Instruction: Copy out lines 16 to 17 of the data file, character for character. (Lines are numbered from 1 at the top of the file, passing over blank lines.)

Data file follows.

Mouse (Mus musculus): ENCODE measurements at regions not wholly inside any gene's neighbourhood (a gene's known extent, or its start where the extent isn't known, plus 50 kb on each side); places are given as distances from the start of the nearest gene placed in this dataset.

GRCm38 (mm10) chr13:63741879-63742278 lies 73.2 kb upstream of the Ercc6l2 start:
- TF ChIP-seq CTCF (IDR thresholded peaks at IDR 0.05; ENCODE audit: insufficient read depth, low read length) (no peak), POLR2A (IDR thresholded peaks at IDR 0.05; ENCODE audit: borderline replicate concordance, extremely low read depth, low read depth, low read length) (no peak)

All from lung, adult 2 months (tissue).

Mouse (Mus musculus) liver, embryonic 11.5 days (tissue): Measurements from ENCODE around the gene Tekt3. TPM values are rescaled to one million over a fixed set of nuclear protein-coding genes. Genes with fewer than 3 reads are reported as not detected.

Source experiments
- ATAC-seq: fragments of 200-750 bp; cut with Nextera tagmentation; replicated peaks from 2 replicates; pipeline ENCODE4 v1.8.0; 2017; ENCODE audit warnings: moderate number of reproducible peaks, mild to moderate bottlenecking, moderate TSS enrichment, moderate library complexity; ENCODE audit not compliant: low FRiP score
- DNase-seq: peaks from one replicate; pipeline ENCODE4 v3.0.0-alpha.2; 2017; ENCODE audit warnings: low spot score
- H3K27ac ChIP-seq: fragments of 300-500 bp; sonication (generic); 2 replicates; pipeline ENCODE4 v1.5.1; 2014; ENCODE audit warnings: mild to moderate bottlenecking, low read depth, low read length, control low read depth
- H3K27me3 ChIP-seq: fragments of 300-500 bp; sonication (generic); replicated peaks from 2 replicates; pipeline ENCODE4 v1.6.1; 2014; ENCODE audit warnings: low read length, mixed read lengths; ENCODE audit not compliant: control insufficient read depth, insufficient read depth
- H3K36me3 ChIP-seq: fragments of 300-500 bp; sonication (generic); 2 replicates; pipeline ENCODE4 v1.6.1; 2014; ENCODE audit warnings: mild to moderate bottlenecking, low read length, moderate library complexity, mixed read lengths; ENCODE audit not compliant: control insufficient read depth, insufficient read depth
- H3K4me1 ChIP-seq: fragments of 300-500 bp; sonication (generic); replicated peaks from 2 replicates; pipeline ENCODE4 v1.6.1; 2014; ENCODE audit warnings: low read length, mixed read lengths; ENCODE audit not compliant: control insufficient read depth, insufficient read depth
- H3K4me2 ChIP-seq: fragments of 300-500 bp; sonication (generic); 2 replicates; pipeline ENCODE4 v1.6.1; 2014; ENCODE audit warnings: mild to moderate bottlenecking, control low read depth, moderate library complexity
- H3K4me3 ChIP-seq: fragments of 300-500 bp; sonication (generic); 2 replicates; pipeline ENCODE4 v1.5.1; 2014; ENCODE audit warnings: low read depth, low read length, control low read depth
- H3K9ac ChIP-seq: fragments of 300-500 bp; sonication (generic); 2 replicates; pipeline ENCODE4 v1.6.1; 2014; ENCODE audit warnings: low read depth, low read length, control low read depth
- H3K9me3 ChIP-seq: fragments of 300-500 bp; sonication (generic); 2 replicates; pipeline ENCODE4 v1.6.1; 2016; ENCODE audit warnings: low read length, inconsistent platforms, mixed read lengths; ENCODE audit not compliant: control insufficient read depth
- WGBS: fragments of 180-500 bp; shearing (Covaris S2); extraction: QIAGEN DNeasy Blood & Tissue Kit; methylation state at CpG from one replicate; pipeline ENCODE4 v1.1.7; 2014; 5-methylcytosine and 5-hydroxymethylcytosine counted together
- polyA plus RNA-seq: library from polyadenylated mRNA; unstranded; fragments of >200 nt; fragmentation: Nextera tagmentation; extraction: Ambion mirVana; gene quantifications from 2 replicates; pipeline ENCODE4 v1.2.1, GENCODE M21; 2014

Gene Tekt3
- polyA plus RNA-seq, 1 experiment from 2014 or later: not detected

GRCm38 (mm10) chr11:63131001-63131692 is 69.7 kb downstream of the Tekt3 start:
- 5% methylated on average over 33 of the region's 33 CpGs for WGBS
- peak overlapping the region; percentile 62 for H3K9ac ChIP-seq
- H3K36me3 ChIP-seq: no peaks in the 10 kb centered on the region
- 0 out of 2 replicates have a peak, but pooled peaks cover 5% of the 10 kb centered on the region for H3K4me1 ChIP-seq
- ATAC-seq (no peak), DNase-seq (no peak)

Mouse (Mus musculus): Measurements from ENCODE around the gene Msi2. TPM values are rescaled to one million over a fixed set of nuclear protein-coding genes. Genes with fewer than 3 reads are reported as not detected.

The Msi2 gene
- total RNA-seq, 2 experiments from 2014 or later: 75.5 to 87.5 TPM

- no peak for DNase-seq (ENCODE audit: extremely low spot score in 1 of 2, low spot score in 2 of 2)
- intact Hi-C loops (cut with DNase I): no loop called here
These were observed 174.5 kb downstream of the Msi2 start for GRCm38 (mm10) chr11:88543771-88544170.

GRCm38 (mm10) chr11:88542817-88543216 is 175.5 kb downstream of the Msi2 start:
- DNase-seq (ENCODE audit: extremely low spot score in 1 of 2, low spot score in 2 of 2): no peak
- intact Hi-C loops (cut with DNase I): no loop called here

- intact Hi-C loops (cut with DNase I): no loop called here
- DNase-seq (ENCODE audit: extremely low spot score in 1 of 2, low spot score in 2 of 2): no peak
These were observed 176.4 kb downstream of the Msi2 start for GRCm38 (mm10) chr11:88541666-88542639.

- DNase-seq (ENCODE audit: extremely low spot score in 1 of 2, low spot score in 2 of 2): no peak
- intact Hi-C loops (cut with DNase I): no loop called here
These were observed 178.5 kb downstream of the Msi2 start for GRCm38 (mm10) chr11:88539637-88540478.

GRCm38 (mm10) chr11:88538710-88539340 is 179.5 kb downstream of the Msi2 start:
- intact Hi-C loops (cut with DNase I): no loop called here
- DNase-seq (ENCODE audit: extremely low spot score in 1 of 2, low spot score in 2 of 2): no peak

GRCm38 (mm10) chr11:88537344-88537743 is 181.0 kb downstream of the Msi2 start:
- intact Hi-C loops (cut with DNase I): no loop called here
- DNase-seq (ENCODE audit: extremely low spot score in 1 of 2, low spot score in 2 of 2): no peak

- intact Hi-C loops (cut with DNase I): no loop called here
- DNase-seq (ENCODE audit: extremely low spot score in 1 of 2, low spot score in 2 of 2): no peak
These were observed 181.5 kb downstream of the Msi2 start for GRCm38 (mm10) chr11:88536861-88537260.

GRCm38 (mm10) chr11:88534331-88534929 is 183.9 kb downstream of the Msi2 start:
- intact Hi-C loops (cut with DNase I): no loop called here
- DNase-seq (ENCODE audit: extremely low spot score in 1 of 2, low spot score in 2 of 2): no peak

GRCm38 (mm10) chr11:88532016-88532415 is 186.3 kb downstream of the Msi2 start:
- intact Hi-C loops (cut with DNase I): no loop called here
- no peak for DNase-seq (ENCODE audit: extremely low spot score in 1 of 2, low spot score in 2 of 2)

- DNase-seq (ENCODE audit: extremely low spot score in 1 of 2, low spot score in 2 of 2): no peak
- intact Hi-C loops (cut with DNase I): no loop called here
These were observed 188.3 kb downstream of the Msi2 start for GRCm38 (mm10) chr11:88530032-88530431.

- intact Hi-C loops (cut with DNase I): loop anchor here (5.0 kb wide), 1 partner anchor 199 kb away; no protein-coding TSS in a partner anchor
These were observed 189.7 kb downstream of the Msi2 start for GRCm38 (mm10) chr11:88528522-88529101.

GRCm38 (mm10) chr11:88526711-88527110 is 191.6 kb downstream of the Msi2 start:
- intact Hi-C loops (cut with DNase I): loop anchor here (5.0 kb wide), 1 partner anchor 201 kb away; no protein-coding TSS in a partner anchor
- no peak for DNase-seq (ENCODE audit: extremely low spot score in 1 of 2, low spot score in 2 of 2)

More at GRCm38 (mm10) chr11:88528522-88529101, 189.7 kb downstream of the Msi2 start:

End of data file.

- H3K9me3 ChIP-seq: fragments of 300-500 bp; sonication (generic); 2 replicates; pipeline ENCODE4 v1.6.1; 2016; ENCODE audit warnings: low read length, inconsistent platforms, mixed read lengths; ENCODE audit not compliant: control insufficient read depth
- WGBS: fragments of 180-500 bp; shearing (Covaris S2); extraction: QIAGEN DNeasy Blood & Tissue Kit; methylation state at CpG from one replicate; pipeline ENCODE4 v1.1.7; 2014; 5-methylcytosine and 5-hydroxymethylcytosine counted together